There’s no such thing as a non-biased medical assessment. One loses trust in the world and in medical practice in an industry that’s become jaded as various so-called professionals seek to manipulate the system as money win. The result these days is a long, drawn-out process with a sorry lack of trust by the very people who most need therapy and support within their first two years of recovery.
Working in the healthcare industry since 1990, I’ve seen a lot, learned a lot, and ridden the unsteady waves of provincial legislation. If you’ve had, as I have, the best education that the province can offer and the privilege of helping so many families, your general state of mind is to feel well versed and confident in your knowledge. But not when it’s your child, and you’re on the front lines vying for every possible form of help.
Fighting the good fight is exhausting and defeating. Before 2010, we had comprehensive automobile insurance policies. After the legislative changes that year, policies changed to a ‘base’ menu with “extras” you can purchase in an attempt to restore the original automobile insurance policy terms you once had. Having purchased all the extras does not necessarily mean, when you have a claim, that you actually can use them or be reimbursed. If you do the homework for you and your family, I’ll bet you’ll uncover the same disappointing result.
Simply having a claim is no guarantee: the people you expect to turn to for support for you and your family may not be there for you! Many families can relate to this. The insurance world is vast and connected. If you’re on the receiving end of negotiating with an insurance company, don’t be surprised if you experience some disappointment. That could start with your insurance broker. Think about who their customer really is. Hint: it’s not you!
Fast-forward five years to June 2018. Christine has permanent symptoms that require attention from professionals who know, understand and are well educated in vestibular rehabilitation. She wears hearing aids and prisms in her eyeglasses, fighting physical, cognitive and visual fatigue every day.
The good news is: she’s still here. She is a fighter. Her ongoing mantra is now about tenacity: to continue to grow, get better, and be the best that she can be each day. Her previous dream of being a trauma nurse working for Orange Medical Transport may no longer be realistic; however, with positive thinking and a mindset to help others in another capacity, she will continue to work towards her new dream.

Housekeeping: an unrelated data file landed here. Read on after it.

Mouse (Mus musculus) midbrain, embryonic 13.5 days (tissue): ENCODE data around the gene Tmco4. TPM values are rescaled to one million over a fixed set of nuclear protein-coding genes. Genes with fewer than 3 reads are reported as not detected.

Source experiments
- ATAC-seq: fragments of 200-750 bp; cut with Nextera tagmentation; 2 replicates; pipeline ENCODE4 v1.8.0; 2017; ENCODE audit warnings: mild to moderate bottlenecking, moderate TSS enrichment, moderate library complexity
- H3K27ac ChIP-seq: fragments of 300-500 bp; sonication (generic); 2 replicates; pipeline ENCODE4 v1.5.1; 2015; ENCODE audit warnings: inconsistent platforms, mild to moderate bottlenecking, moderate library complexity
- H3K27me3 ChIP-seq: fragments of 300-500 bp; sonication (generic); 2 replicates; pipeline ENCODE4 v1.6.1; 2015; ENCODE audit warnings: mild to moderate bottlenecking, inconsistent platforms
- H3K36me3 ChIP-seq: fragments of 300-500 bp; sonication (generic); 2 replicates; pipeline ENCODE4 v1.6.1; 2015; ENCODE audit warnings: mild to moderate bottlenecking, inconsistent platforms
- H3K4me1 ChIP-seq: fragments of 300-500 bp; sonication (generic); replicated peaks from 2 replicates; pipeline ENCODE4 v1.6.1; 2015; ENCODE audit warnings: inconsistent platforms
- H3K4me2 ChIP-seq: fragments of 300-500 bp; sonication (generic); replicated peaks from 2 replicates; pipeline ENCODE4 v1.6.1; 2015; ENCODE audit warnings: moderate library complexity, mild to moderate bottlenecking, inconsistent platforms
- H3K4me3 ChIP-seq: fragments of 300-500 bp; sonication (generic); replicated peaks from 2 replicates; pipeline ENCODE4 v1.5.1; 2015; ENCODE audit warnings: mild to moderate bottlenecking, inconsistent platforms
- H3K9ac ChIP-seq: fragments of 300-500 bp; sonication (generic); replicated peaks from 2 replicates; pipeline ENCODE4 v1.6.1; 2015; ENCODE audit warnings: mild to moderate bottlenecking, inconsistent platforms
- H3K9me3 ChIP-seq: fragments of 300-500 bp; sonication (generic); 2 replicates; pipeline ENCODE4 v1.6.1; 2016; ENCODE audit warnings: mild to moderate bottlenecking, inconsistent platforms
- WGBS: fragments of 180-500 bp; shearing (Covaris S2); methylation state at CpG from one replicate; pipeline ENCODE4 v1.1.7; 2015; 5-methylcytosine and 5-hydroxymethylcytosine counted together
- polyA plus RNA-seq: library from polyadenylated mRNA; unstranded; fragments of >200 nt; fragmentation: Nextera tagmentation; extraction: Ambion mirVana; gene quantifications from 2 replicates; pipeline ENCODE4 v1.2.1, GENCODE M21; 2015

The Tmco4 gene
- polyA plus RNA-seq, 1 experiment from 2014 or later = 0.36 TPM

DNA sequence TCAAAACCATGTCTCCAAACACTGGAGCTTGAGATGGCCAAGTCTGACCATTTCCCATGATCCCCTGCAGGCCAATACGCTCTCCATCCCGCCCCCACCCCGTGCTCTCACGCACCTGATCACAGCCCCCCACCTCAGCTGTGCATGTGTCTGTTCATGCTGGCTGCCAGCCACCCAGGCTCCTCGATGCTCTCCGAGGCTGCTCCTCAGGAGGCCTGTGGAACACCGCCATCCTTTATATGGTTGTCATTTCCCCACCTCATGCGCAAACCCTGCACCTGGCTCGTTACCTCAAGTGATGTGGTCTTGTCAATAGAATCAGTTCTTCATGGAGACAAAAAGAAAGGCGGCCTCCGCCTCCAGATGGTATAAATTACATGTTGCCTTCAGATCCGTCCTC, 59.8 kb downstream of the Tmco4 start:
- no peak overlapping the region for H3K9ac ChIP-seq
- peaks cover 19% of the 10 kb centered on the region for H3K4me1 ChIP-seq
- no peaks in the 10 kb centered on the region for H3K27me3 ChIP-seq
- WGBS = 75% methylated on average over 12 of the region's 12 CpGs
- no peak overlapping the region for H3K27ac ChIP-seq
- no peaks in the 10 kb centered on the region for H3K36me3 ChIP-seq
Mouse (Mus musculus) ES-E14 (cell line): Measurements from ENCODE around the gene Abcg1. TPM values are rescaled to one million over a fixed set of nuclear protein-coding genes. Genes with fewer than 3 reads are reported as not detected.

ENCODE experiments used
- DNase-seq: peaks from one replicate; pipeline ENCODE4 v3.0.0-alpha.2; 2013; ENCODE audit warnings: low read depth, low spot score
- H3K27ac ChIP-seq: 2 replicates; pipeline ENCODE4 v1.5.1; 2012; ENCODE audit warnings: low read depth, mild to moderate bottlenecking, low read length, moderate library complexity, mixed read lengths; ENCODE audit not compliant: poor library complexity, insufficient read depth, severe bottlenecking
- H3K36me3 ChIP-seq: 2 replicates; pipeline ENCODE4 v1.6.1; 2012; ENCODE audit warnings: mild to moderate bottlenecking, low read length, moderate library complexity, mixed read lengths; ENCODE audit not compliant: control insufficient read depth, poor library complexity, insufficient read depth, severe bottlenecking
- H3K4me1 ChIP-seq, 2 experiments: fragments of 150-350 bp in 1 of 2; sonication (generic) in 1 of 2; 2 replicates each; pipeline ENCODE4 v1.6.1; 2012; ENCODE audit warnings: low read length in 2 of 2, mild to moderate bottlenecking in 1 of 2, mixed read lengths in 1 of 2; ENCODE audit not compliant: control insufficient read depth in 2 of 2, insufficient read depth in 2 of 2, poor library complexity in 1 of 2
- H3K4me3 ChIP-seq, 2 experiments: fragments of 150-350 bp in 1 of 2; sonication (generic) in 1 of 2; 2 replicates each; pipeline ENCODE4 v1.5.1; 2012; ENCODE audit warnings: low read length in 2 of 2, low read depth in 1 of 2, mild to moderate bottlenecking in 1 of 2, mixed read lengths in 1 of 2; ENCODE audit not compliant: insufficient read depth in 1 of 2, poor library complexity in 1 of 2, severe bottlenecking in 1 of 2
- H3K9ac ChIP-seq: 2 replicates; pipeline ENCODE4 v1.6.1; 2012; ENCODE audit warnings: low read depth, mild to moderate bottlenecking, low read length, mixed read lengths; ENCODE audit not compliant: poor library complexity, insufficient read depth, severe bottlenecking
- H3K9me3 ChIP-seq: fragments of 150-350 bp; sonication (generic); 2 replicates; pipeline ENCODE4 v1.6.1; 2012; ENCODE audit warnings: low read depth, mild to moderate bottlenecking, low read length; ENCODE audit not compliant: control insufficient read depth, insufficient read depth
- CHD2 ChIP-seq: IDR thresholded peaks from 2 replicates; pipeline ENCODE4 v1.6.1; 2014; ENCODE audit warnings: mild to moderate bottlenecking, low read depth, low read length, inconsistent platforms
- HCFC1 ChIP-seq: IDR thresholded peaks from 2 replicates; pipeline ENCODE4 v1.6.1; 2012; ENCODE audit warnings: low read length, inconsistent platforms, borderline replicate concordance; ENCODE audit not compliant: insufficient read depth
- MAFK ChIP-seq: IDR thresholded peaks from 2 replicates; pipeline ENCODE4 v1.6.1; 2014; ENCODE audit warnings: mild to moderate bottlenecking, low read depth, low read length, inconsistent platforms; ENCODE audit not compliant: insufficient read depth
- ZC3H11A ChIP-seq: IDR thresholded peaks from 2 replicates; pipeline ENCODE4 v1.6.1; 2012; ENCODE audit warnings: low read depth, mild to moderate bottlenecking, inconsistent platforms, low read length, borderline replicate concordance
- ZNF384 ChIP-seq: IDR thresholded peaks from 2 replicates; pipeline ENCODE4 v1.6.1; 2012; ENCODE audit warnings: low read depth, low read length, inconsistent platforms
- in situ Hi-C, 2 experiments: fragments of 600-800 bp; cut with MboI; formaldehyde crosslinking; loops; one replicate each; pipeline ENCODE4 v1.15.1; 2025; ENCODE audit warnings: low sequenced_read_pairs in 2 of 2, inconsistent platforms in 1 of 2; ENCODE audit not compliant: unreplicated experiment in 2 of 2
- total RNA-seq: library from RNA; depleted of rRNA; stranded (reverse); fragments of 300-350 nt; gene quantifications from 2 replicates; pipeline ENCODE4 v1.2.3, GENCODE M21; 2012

We have worked as a family to love and support Christine along the way while cheering for every little milestone of progress. She has one year of college completed. Achieving that goal was hard, and at times super challenging, but one has to push to succeed.
She’s been accepted into university and her goals and dreams are still to work within some type of health-related field. We, as a family, know that she will succeed. Because when the medical rehabilitation team goes away—along with the physicians, specialists, lawyers, and insurance professionals—family is always there, ready to pick up the pieces and continue. That’s what most professionals don’t see or realize—what really happens behind the scenes. I’ll be an even better case manager now, because I’ve lived on both sides.
From 1990 to 2013, I worked in vocational rehabilitation, return-to-work, and case management. But I have truly learned more in the last five years from 2013 to 2018—using my case management skills to help my daughter—than I had from my 23 years as a professional helping other families.
My message to professionals and families reading this is to pause and reflect. Brain injury is quite serious. It comes with many symptoms—some that show up early and others that present as time moves along. Remain vigilant and aware of every treatment and the sequence in which they’re introduced. The neck is often forgotten. If your loved one has sustained a whiplash-associated disorder (WAD I or II), actively find the right experienced professional to assist you. It will make vestibular rehabilitation a lot smoother while decreasing symptoms and improving your loved one’s quality of life.